Researchers asked almost 2,650 people who were married or in long-term “marriage-like” relationships to rate their level of marital support and strain, as well as the overall quality of their partnership. The study then tracked the weight of the participants over the following nine years.
They found that the people who reported high levels of partnership quality and support gained less weight over the period, compared to those who rated their relationship as low quality.
For each level up on the self-reported support scale, participants gained 700 fewer grams and had a 22 percent lower risk of obesity.
The findings suggest that an exchange of rings is not a prerequisite for ongoing health, given that defacto couples are benefitted too, which researchers say reflects the power of all good relationships in one's life.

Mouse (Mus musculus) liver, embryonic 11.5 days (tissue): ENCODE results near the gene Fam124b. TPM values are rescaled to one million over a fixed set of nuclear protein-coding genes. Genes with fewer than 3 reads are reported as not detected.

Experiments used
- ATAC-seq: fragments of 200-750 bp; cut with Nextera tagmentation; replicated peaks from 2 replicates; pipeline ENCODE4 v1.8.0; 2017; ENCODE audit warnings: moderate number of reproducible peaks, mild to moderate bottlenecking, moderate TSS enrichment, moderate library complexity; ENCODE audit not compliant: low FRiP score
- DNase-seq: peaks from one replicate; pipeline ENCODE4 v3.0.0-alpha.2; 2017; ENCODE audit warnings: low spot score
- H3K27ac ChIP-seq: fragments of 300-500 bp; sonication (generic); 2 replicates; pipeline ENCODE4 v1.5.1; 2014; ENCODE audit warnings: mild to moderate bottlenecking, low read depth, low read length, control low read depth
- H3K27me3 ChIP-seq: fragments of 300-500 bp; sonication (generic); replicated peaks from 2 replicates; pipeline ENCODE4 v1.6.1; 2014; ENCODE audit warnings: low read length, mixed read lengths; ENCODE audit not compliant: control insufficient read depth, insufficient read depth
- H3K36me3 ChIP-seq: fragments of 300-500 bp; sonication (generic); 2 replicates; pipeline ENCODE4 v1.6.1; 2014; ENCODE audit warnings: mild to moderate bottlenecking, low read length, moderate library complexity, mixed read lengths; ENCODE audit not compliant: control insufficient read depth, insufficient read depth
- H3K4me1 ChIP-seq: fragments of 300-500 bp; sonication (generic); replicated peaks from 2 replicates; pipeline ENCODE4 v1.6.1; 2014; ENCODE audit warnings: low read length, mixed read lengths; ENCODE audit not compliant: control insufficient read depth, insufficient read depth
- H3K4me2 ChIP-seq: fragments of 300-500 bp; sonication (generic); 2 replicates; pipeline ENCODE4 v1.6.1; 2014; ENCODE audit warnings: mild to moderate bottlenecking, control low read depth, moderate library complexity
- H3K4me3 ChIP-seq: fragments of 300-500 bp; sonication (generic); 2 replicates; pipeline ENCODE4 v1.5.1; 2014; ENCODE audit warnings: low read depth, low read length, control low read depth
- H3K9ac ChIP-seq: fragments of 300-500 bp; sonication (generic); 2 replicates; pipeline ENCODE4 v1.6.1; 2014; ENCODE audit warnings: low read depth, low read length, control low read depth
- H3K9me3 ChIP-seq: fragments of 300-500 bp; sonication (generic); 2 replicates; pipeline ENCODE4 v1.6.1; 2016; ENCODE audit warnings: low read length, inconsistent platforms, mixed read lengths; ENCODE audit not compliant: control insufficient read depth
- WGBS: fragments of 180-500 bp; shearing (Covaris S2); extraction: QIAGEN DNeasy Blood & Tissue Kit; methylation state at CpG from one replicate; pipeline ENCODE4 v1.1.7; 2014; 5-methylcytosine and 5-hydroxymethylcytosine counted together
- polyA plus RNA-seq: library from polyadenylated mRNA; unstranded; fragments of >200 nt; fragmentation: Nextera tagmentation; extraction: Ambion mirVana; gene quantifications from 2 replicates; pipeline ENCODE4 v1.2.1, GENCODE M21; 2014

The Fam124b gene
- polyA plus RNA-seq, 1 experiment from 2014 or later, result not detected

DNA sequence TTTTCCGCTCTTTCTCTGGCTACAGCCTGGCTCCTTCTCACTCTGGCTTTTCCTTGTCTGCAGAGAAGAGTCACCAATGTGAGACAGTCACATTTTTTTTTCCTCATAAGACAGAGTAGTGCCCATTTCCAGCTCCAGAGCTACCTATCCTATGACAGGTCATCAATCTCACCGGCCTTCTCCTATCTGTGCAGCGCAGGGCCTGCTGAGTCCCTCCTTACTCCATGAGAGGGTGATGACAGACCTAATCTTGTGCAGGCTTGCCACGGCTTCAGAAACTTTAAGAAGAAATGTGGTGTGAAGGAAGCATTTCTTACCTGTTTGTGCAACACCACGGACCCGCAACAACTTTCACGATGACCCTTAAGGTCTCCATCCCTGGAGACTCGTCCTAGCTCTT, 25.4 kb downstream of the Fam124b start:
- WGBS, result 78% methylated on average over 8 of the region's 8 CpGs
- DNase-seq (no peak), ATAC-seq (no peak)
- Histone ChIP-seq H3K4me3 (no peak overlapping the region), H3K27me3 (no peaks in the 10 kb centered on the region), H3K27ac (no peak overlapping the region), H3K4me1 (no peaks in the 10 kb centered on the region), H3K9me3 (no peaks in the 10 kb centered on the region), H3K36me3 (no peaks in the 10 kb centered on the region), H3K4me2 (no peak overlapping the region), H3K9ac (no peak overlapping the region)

“Our study adds to the growing evidence that positive social relationship (not just marital relationship, but greater social integration and social support in general) may be related to a number of better health and well-being outcomes,” study co-author Ying Chen said.
BFFs we're looking at you.